County offers program to help misdemeanor offenders with fines
It’s a sad reality for many residents of Cleburne County. A person who has been out of work and struggling just to have food on their table gets a misdemeanor ticket for something such as driving on a suspended license or public intoxication or a check written to a grocery story that happened to bounce or any other crime that is a minor offense. The person goes to court and receives a fine. The person is unable to pay the fine due to financial distress which results in an arrest and a non-payment of fines charge, which in turn results in more fines. In many cases this can result in the loss of a job because of the arrest. As the fines continue to build because of the person’s inability to pay, the individual gets caught in a near inescapable cycle of arrests, jail time, and more fines.
Judge Lance Wright of the 16th Judicial District and Cleburne County Judge Jerry Holmes have come together to take advantage of a state program that hope to help those with minor offenses avoid falling into this cyclical trap. A Community Service Program has been initiated to help these persons work off their fines by helping keep state highways and county roads clean, as well as various other community service projects around the County. Administered by Community Work Supervisor Jay Cupit, the program aims to alleviate some of the financial burden of penalties for misdemeanor crimes.
“What I’m doing right now is I’m going up to the jail every day and I get inmates that are serving time on misdemeanor charges and are eligible for a work program,” said Cupit. “I’ll take these guys out and we pick up trash on the highways and we try to help some of the communities on their special projects.”
Many of these community projects are small and usually only take a day to half a day. The inmates help fill manpower shortages on these projects and are requested by the respective communities. Cupit has also taken those sentenced to community service and incorporated them into the program as well.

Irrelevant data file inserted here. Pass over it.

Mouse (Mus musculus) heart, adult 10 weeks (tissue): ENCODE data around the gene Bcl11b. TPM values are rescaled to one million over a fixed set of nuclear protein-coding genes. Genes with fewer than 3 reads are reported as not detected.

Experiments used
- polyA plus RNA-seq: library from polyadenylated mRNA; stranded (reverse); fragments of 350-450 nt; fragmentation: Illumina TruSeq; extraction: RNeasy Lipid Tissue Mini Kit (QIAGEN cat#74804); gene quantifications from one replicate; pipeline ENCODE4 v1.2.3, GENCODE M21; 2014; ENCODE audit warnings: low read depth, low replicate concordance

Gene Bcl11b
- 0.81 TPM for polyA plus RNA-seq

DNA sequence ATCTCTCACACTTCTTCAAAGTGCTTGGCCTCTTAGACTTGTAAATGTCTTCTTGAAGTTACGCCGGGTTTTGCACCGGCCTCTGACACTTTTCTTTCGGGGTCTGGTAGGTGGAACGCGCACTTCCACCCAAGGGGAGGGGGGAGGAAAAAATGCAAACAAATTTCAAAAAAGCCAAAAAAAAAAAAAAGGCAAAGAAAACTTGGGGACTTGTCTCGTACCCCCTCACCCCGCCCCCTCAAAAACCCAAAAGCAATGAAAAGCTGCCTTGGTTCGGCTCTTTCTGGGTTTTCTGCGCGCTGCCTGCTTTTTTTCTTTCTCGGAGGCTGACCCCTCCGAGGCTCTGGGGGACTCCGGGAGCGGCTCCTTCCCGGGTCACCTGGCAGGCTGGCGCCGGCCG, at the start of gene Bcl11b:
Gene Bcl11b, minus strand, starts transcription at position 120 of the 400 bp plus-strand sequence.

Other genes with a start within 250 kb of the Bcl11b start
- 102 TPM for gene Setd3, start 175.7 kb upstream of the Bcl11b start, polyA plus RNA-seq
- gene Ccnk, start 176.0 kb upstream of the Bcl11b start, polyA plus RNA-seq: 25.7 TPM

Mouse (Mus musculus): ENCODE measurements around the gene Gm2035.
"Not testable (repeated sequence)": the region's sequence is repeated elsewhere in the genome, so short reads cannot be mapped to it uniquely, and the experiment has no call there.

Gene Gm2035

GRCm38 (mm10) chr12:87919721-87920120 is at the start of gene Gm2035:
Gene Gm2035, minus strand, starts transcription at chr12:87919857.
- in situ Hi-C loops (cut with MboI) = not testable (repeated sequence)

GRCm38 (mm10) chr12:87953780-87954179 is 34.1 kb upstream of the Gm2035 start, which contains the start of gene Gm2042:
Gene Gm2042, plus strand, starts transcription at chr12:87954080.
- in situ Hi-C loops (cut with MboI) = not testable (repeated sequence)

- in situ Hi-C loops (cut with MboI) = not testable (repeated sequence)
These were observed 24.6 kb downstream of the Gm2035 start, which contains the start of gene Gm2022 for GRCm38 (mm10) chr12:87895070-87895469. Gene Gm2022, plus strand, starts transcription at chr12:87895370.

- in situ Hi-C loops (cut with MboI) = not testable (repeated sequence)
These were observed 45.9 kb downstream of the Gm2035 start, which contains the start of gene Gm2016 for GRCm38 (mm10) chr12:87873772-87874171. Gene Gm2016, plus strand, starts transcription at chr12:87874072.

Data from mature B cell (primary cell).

All persons that work in the program are those convicted of misdemeanor offenses, such as DWI, shoplifting, or other similar crimes. Those convicted of violent crime and other felony charges are not eligible to work off part of their sentence in the program. The program is available for both men and women. Though programs like this have traditionally utilized only men, Cupit sees the need and opportunity to assist female offenders as well. Though both sexes aren’t allowed to work in the same area together, Cupit uses available opportunities to make the program available for both. For example, using both men and women on a road-cleaning project, though having them separated by a mile on the road.
“There are two different things that happen,” continued Cupit. “Part of it is to help them pay their fines. Another thing is that in lieu of jail time, the judge will sentence them to community service. For example, he may give them 90 days in jail, but suspend that on completion of the community service hours.”
The community service work alternative not only helps alleviate jail overcrowding, but also helps those attempting to fulfill their sentencing obligations maintain a productive life outside the sentence.
“Most of these guys would much rather be out working that sitting inside the jail,” said Cupit.
“We’ve already got two or three letters back from different entities in the public that are so appreciative of the work these guys have done for them,” said County Judge Jerry Holmes.
“The State reimburses the County $2 an hour per person,” continued Holmes. “If we’ve got as many as five people out working and eight hour day, that’s $90 a day we’re being reimbursed. The State will reimburse any county that participates up to $50,000 per year.”
The County is getting positive results so far from residents of the County and from those who are able to take advantage of the program.
“Most of these people in District Court are nonviolent and are having a rough time,” said Holmes. “Some of them get in trouble and they get a fine that they can’t pay. If we don’t work something out and try to help them get out and be productive in some way then we’re just creating a bigger problem.”
“One of two things is going to happen,” continued Holmes “They’re going to get out and try to do something and maybe they’ll get a chance they haven’t really had before. If they don’t, the other thing that is going to happen is they’ll go to jail.”
Judge Lance Wright was an early supporter of getting this program started in Cleburne County. He approached Holmes and the Quorum Court to create a permanent, full-time overseer for administering the program.
“Having an individual that is dedicated to overseeing our court order community service greatly increases the benefit our county receives from the community service workers,” said Wright. “I fully support and see the benefits this program is going to have on our community and the offenders who are required to perform community service. Since Judge Holmes and the Quorum Court started this program, I have made community service part of the sentence for most criminal offenses that come through District Court.”